söndag 3 april 2016

Burkini row - new twist, old controversy

The release of Islamic beachwear by Marks and Spencers has got the liberal left in a bit of a tizzie. The wearing of Islamic clothing is a political statement, as is acknowledged in this article here. The difficulty for the liberal left is that Islam stands in direct opposition to their progressive principles but they do not want to criticise it.

This is not a new controversy.   A seventeenth century commentator advised against nude swimming "for a Naiad will snap at a worm". Victorians swam in the nude on segregated beaches. I have swum in places in Scandinavia where it was considered impolite to cover up. Members of Brighton Swimming Club, in the 1860s, were expected to swim in "drawers". In the world of competitive swimming, the design of costumes is regulated by the Amateur Swimming Association, for the sake of decency and to prevent unfair competition, for example through the use of buoyant materials. Triathletes, however, swimming in open water, are expected to wear wetsuits which provide buoyancy and give a definite advantage.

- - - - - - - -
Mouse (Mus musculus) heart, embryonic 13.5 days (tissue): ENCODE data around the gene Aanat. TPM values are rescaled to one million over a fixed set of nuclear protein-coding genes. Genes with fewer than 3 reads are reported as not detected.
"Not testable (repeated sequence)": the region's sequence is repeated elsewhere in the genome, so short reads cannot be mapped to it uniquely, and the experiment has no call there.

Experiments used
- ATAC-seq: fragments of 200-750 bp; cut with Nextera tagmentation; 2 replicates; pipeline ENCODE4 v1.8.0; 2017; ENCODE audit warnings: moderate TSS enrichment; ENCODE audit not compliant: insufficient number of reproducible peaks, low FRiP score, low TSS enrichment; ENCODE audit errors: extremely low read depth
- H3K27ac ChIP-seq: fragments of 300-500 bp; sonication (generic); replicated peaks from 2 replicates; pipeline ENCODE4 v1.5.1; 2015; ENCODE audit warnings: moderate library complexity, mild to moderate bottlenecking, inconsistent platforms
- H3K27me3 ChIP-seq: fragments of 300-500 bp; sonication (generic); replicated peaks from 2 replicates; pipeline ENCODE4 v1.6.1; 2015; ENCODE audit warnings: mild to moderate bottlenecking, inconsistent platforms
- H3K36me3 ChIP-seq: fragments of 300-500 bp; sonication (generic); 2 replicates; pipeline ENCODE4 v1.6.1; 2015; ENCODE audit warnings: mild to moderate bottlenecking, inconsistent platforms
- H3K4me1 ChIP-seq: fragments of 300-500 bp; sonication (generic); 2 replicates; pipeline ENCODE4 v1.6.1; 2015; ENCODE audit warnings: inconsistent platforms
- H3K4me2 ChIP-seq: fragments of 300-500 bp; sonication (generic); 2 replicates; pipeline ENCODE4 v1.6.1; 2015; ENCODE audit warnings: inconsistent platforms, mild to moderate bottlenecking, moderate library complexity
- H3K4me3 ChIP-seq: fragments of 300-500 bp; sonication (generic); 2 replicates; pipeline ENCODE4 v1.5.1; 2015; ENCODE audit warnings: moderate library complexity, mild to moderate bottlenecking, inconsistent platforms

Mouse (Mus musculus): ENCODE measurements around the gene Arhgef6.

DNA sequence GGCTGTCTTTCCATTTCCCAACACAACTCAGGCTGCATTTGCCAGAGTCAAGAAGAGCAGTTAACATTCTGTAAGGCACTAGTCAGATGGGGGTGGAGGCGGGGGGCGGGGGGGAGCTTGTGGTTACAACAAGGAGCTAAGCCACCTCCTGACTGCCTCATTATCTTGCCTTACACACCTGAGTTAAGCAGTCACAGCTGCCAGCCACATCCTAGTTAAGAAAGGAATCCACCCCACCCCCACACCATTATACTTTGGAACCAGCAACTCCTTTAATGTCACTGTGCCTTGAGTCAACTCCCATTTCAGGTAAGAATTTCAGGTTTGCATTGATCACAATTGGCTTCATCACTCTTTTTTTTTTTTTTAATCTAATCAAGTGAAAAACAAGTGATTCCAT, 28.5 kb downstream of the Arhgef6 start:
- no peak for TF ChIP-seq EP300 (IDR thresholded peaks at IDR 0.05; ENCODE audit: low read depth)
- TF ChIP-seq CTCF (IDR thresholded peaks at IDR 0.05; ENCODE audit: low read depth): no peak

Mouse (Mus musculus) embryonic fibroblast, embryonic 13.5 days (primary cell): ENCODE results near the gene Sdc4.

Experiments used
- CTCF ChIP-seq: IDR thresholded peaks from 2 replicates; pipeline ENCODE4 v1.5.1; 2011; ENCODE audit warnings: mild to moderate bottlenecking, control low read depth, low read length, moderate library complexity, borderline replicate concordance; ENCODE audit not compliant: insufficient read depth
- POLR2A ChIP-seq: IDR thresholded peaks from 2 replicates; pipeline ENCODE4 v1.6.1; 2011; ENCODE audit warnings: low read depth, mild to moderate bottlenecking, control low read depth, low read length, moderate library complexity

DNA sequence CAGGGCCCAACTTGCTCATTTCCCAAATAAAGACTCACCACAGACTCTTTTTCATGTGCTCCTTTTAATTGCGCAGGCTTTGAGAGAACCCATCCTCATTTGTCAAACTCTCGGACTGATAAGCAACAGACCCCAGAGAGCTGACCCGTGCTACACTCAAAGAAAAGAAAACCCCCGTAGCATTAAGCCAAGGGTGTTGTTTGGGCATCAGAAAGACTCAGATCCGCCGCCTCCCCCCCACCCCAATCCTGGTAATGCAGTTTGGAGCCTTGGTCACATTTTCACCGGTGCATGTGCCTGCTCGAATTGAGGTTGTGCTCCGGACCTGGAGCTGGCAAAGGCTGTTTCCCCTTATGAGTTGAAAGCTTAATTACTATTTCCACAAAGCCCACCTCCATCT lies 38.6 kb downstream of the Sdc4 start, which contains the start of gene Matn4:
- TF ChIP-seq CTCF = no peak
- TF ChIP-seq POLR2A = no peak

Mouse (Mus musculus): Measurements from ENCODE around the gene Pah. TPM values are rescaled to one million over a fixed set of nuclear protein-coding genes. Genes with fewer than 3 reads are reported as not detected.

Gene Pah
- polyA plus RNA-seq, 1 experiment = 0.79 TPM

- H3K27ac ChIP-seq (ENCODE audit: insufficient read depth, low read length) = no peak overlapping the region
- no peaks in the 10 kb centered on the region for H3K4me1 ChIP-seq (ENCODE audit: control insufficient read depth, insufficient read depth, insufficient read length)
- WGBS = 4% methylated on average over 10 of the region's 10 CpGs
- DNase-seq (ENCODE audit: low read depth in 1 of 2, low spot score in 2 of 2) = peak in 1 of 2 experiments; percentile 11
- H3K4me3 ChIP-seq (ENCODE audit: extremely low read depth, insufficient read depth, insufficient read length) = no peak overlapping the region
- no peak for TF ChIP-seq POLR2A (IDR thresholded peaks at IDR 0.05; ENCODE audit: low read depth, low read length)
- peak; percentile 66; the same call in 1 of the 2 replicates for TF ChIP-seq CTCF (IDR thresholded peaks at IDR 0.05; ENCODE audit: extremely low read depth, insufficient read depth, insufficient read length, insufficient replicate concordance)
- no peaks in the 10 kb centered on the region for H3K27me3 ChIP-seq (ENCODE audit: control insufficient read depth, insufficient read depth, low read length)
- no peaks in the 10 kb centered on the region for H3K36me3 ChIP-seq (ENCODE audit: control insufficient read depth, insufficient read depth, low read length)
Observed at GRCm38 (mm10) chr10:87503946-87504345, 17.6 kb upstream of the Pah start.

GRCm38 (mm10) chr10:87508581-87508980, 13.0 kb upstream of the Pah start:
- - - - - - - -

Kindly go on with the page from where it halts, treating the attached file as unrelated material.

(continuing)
For a decade or so, the tendency, amongst both men and women, has been to cover up more, with baggy shorts or jammers for men. Speedos with two-inch sides and bikinis are less often seen.

There are reasons for this. Unless you are youthful and skinny, skimpy swimwear is not flattering. Covering up is also more prevalent amongst competitive swimmers due to theories about muscle compression and drag reduction. Swimming in floppy clothing is also good exercise as it provides resistance training due to the turbulence.

Personally, I prefer minimal swimwear as it is easier to put on and take off, and is lighter when it is wet and easier to dry. I don't like carrying home a great heavy lump of wet nylon. Manufacturers like to sell costumes that cover more of the body as they can charge more for them. What is more, they tend to have a short life as the chemicals in swimming pools rots the fabric and elastic

For outdoor swimming there is sometimes a case for covering up as there are periodic epidemics of jellyfish and midges. There are also swimming shirts which provide a bit of warmth and sun protection, if you need it. In public pools, however, the use of extensive costumes is potentially a hygiene issue.

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